The Corvallis gazette. (Corvallis, Or.) 1862-1899, July 10, 1885, Page 5, Image 5

Below is the OCR text representation for this newspapers page. It is also available as plain text as well as XML.

    "I! II MMMMJ
Temperance Department.
Declaration of Principles Adopted by the
State W. C. T. U. at Portland, Juno 26.
ist. In God is our trust; in His
name and by His help we wage war
against alchoholic beverages and all
other forms of intemperance, including
'opium, morphine and tobacco.
2nd. We are opposed to the use of
fermented wines at the Lord's table:
ist, because it endangers the wel
fare of persons who have to contend
with the appetite contracted by the use
of intoxicants: 2nd, because it may en
gender this appetite in those who by
the laws of heredity are constiturion
ally incurable; 3d, because we believe
there is no warrant in tfee world of
God to introduce "the cup of devils
into the temple of the Holy Ghost."
3d. We are undividedly opposed
to the desecration of the Lord's day
which is so alarmingly prevalent, is,
we fear, increasing prevalent in our
towns and cities; hence we as a union,
do urge upon all good people to sus-
tain all the means of grace afforded by
the christian churches, and we do ear
nestly entreat them to induce their
Children to go with them to the house
of God during public services in the
forenoons as well as to Sunday school.
We do as a union also utter our
condemnation ot Sunday picnics, base
ball games, opes beer gardens, saloons
and other places of traffic, for mere
purposes of pleasure or gain on the
Lord's day.
3d. We do as a union most re
spectfully and earnestly request rail
road and steamboat corporations to
extend to their employees the fuliest
possible benefit of the Lord's day,
and to suspend the running of trains,
maiing excursions or other trips on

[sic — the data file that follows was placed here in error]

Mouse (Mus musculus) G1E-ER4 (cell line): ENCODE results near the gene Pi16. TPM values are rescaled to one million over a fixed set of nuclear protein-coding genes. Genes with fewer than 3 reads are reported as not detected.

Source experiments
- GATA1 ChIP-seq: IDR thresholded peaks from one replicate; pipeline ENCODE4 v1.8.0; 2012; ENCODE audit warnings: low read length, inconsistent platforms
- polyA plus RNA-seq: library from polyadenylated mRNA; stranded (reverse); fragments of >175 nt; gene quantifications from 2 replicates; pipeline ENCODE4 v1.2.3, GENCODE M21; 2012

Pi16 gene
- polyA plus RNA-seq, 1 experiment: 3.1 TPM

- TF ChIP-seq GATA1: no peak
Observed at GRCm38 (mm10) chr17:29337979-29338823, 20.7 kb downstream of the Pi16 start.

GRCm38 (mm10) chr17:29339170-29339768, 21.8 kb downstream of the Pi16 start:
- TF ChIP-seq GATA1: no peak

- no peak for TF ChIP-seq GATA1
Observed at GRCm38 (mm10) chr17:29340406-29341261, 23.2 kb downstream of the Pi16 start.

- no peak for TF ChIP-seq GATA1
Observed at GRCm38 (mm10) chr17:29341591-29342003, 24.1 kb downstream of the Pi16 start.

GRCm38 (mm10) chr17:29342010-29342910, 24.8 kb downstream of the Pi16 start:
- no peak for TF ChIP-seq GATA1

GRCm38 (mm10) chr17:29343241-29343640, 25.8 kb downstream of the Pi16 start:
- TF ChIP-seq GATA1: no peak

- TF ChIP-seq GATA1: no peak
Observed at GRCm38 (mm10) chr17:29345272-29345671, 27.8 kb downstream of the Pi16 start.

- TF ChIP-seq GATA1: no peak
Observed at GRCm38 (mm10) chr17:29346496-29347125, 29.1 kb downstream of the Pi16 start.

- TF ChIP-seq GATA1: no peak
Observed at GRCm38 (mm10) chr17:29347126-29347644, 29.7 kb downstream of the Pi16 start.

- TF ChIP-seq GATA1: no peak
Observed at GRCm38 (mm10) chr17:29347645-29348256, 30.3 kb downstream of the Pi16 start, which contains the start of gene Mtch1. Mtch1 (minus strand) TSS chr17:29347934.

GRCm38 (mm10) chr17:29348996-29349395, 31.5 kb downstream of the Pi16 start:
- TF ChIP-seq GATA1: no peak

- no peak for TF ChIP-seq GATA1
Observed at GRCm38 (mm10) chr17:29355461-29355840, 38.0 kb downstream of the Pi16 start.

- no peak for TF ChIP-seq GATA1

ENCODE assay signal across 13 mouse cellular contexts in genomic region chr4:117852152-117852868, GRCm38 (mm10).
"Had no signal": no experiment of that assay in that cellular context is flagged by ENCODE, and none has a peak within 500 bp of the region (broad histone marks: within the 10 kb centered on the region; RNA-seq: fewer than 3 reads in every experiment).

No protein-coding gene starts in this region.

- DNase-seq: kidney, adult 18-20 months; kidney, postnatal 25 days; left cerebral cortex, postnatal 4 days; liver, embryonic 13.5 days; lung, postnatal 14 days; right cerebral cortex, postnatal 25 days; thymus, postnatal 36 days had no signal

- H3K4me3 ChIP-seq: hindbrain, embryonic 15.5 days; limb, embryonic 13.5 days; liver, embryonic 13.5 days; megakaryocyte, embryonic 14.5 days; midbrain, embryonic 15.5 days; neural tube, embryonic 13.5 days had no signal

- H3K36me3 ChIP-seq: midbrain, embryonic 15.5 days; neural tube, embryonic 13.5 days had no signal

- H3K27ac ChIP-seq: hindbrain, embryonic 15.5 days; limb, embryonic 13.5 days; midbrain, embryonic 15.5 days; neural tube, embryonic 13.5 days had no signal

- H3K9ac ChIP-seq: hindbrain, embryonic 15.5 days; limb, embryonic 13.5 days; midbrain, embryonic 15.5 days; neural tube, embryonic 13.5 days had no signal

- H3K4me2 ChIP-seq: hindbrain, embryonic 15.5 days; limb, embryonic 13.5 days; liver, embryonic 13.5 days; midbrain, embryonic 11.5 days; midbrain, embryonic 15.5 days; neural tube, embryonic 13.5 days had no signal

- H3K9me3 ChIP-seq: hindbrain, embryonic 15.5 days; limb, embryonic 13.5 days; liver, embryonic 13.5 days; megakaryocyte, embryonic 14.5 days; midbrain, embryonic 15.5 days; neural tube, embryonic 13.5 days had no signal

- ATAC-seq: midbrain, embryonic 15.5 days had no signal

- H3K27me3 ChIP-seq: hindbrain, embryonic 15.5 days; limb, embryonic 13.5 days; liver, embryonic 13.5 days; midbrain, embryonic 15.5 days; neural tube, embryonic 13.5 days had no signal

Sunday, in the honor of God, and for
the good of man. 4th, we pledge our
selves to use our influence undividedly
and collectively, against the prevalent
custom of Sunday driving and visiting.
5th. Believing that childhood and
youth have been made by divine ap
pointment tlie especial charge of
v.Hen as mothers and teachers vt
accept the sacred trust committed to
u.s and by means of homz influence,
a. hool instruction, kindergarten train
ing. Hand of Hope and all other suita
ble and available agencies, we will
..vk to awaken, cultivate and strengthen
t;u temperance education 01 our cnil-i
assisted us by counsel and public
words of encouragement, to the sing
ers who furnished such beautiful
songs, to the press of Portland for
gratuitous notices and reports of our
2nd. Resolved that we ask the
members of the Young Men's Chris
tian Association, and other christian
workers to co'operate with us in getting
such restrictive laws as we now have
3rd. Whereas, we painfully realize
that one of the greatest dangers to the
young men of our state is the custom
of social drinking and the frequently
following evils of drunkenness, gam
bling fec.
Resolved, that we greatly desire a
more cordial co-operation between the
V. M. C. Association and the W. C.
T. Unions in the great prevental and
remedial work of temperance.
4th. Whereas, the ultimate object
of all our counselling and laboring is
Resolved, that we are in accord
with our National Union in the deter
mination never to rest ti'll God gives
us, in answer to prayer and work, both
state and national prohibition of the
legion traffic, and whereas, from reli
able testimony we believe that consti
tutional prohibition is working well in
Maine, Iowa -and Kansas, and that in
a number of states both northern and
southern, the people are steadily ad
vancing towards similar constitutional
prohibition, and are already reaping
some advantages from various places
of local oction, and whereas there is a
party devoted to the work of prohibi
tion, and are already reaping some ad
vantages from various places of local
option, and, whereas, there is a party
devoted to the work of prohibition
which has adopted our expressive motto
to "For God and Home and Native
Land," and on whose flag is the dec
laration, "We neither fear or favor the
legion traffic," and that the prohibition
monument is gaining recruits daily
from all sections of our country, those
who feel this to be the supreme issue
of the hour, and that the question of
prohibition is thus being forced upon
I public attention as never before.
Resolved that we thank God and
! take courage, and we hereby conse--
crate ourselves anew, and more unre
servedly to the cause of God and suf
I fering humanity, and be it further re
solved that we do all in our power to
A few weeks ago a bank at Mitchell,
Dak., suspended, and the affairs were
placed in the hands of an assignee.
The bank had a branch at White Lake,
and the cashier of the latter was or